The Working Families Party is working to connect with voters ahead of the November election in a bid to reach higher voter thresholds to maintain their automatic ballot access for the next two years. Sochie Nnaemeka, New York state director of the Party of Working Families, said capital tonight that a vote for Kathy Hochul on her line is a vote for her efforts to pass a progressive legislative agenda.
Political parties in New York must receive more than 130,000 votes or 2% of the total vote in a statewide election, whichever is greater, to retain their ballot because of the changes passed in 2019. Before the changes, parties needed only 50,000 votes in a state election. gubernatorial election to guarantee automatic ballot access for four years.
Despite achieving automatic ballot access in 2018 at the previous thresholds, the Independence, Libertarian, Green, and Serve America Movement parties failed to meet the new requirements in the 2020 election. The only parties that were able to meet the new requirements were the Working Families and Conservative parties, which endorsed Joe Biden and Donald Trump, respectively.
Nnaemeka argues that the Working Families Party is presenting a vision in which New York works not just “for the rich few, but for the many” and is not simply “anti-Republican.”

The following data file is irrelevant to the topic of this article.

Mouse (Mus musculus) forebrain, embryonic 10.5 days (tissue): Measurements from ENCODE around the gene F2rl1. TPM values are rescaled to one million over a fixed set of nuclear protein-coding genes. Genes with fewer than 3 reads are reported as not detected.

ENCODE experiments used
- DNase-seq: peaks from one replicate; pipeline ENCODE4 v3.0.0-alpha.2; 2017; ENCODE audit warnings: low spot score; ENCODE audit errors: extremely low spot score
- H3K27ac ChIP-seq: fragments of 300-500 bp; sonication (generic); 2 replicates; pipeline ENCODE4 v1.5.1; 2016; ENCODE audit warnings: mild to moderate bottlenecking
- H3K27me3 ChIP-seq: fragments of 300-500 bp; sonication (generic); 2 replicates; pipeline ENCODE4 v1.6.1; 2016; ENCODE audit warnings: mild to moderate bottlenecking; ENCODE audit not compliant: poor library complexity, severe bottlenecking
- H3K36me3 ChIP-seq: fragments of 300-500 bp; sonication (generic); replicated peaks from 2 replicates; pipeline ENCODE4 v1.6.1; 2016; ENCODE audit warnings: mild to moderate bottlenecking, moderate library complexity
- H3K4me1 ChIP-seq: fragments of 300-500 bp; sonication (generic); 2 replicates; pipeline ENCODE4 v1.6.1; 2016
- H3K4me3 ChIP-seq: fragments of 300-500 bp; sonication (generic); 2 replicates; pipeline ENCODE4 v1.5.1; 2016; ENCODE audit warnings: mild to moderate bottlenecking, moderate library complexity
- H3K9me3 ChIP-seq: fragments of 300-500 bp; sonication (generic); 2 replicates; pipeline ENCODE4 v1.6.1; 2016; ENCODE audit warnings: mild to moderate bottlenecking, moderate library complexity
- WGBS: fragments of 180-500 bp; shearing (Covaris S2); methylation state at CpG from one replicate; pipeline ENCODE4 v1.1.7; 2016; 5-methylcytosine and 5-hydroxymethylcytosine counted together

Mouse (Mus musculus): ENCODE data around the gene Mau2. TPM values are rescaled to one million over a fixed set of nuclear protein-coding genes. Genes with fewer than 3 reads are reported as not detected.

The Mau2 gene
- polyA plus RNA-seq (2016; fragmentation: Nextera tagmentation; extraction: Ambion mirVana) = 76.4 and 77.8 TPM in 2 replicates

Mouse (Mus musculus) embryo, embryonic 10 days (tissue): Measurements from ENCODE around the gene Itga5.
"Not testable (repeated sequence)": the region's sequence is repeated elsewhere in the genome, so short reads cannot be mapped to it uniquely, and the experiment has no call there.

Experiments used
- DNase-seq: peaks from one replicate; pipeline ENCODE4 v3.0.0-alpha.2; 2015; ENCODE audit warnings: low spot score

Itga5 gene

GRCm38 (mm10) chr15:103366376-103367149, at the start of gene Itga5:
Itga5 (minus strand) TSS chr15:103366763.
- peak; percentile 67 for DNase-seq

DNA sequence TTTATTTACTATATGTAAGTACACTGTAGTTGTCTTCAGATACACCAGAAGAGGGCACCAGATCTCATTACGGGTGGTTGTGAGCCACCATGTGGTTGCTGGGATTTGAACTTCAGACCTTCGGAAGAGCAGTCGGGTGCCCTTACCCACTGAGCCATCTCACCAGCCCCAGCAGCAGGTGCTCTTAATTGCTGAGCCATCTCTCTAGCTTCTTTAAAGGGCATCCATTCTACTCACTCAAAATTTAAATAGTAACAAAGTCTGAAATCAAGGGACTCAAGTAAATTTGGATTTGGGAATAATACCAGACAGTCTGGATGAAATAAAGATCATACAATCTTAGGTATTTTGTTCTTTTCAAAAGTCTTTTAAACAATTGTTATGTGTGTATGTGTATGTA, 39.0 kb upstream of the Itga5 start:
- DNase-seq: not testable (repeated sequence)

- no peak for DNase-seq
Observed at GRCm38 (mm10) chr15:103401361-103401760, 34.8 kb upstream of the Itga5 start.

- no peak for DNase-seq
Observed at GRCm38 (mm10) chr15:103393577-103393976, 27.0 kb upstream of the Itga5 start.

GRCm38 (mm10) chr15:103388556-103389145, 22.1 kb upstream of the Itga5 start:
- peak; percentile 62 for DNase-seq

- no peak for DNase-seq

Like the right-wing Conservative Party, which generally backs the Republican candidate, the left-wing Working Families Party generally backs the Democratic candidate. That will be the case in this year’s gubernatorial election, where Kathy Hochul will appear on the Democratic and Working Families party lines and Lee Zeldin will be on the Republican and Conservative lines. This will be the first time New Yorkers will have only two gubernatorial candidates on their ballot since 1946.
Although their names will not appear on the ballot, Howie Hawkins of the Green Party and Larry Sharpe of the Libertarian Party are running write-in campaigns for governor.